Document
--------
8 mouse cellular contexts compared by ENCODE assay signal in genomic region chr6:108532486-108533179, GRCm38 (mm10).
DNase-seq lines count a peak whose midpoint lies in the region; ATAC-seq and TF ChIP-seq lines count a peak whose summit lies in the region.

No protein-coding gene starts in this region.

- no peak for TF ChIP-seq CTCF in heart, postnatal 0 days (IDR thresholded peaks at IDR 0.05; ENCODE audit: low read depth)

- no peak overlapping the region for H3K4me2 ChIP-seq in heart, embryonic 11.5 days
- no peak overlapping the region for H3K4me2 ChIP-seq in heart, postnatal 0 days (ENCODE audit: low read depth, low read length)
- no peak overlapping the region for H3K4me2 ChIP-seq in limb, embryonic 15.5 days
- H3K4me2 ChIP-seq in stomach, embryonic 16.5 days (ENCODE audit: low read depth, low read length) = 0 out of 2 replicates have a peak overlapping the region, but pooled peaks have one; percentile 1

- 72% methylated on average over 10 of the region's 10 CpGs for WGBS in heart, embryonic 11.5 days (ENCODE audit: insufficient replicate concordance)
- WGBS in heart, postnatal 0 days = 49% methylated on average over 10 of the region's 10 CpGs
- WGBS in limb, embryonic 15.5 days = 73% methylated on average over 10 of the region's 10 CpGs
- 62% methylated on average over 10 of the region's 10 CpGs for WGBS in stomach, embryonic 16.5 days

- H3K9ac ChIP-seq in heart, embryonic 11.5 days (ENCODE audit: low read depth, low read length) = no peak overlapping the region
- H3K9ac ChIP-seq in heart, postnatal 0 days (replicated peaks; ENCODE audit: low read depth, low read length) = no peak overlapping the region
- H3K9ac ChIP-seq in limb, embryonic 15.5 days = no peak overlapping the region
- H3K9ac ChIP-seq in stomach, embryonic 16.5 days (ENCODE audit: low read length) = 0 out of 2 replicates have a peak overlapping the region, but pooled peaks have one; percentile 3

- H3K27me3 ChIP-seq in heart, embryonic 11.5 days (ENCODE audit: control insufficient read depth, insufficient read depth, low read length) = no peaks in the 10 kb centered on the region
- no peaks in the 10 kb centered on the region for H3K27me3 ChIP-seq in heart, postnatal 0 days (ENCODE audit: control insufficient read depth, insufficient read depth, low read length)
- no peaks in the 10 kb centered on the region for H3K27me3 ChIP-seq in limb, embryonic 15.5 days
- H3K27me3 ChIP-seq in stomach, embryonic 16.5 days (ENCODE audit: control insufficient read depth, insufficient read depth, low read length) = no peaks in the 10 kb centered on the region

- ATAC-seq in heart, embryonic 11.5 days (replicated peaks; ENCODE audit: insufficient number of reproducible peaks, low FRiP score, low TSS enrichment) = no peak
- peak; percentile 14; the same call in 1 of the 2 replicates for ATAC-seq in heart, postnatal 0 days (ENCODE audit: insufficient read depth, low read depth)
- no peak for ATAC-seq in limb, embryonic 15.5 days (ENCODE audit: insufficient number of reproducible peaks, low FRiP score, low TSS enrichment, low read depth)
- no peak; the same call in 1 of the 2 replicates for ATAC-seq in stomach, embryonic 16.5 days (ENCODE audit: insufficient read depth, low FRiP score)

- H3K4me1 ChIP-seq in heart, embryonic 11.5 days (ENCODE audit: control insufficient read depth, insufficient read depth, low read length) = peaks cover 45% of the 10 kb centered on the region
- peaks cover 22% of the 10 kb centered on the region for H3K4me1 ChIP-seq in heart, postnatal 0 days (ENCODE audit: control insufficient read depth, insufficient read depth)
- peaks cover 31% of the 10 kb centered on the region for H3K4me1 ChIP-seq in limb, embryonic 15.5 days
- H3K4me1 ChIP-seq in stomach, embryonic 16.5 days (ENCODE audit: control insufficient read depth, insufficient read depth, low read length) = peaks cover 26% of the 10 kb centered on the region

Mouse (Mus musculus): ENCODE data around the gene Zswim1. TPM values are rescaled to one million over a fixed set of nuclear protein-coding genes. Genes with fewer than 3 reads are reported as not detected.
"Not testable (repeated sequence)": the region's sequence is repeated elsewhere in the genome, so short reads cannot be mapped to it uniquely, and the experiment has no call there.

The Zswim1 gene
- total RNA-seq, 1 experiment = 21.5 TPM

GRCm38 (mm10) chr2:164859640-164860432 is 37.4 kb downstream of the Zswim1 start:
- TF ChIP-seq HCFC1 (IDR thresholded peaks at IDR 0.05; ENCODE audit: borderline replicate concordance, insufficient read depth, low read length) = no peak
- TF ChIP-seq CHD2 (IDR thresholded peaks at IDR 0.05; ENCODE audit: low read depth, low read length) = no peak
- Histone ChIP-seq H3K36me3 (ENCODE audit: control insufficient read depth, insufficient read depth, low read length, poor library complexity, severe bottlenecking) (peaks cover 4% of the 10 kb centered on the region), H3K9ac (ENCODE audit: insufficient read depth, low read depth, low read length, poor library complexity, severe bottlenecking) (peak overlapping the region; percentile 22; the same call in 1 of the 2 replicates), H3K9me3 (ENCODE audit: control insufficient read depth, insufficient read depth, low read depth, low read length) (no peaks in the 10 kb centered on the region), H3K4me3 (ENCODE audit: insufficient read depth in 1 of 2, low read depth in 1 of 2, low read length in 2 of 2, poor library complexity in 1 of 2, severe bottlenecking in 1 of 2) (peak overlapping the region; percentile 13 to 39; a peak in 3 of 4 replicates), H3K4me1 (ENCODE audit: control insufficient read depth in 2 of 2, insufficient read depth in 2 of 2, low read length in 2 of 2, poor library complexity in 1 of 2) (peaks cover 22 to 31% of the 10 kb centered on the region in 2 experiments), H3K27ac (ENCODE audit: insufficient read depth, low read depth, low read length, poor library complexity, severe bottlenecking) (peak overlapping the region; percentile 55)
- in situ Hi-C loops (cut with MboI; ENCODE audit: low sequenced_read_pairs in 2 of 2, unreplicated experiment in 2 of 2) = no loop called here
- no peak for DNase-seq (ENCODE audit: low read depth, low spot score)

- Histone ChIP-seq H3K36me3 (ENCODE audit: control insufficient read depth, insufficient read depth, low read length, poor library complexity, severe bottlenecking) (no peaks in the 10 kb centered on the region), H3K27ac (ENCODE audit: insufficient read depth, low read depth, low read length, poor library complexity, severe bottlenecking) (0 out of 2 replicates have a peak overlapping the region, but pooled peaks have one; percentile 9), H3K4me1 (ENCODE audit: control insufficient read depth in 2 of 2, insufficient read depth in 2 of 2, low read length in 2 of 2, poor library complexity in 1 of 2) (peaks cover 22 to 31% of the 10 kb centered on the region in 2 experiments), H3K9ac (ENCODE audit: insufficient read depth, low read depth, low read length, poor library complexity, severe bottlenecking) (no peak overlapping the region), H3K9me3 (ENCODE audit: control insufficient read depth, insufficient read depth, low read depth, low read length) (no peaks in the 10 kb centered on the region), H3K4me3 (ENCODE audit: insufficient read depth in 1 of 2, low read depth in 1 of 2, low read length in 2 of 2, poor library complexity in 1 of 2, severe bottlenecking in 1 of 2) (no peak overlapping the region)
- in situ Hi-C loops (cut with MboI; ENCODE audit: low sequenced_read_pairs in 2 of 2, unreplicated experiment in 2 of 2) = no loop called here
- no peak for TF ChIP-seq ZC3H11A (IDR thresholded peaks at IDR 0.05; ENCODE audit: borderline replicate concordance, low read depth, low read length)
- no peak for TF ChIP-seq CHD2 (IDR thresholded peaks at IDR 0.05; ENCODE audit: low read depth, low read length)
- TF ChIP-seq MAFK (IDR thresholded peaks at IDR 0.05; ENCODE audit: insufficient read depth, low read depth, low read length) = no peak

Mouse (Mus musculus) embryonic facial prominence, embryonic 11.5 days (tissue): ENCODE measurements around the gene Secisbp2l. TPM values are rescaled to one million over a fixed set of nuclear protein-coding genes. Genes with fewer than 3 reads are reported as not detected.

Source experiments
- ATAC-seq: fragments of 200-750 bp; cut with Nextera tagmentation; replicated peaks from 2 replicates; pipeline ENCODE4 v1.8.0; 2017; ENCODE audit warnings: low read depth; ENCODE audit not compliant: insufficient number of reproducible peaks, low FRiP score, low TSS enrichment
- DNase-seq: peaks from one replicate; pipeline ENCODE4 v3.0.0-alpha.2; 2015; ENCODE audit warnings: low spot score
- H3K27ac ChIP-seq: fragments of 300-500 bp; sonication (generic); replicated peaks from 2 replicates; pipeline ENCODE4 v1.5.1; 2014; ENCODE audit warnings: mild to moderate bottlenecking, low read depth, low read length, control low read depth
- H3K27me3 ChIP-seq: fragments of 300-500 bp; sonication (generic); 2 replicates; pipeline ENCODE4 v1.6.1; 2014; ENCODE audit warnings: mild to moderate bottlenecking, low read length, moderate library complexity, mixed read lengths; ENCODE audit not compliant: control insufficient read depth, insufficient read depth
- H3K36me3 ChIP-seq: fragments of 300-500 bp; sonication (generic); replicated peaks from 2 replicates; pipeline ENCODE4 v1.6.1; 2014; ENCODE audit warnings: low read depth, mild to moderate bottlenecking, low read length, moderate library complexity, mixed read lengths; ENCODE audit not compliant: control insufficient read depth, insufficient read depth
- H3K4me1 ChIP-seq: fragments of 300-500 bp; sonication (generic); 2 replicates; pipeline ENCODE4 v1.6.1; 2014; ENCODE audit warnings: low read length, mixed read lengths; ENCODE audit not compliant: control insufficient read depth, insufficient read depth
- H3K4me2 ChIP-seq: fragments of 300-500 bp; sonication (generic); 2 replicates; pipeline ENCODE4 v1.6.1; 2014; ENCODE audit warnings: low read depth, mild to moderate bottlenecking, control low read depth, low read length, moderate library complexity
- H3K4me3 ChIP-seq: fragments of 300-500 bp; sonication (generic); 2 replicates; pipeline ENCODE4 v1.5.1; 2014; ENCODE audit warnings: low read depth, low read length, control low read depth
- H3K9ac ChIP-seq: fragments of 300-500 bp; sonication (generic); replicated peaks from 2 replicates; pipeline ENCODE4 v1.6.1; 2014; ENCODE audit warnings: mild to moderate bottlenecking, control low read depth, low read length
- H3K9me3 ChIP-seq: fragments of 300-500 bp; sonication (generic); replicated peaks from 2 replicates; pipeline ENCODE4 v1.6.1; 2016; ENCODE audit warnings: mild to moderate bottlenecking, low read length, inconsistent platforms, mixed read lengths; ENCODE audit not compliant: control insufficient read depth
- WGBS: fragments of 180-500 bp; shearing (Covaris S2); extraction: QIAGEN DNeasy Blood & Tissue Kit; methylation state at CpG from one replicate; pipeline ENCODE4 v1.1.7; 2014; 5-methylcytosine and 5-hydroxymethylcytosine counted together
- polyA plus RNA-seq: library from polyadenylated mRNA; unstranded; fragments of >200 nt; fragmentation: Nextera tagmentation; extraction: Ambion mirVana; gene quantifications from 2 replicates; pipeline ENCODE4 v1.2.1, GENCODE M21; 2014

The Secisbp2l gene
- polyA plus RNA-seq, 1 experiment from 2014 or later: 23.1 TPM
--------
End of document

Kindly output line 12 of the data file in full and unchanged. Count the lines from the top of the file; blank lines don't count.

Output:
- 62% methylated on average over 10 of the region's 10 CpGs for WGBS in stomach, embryonic 16.5 days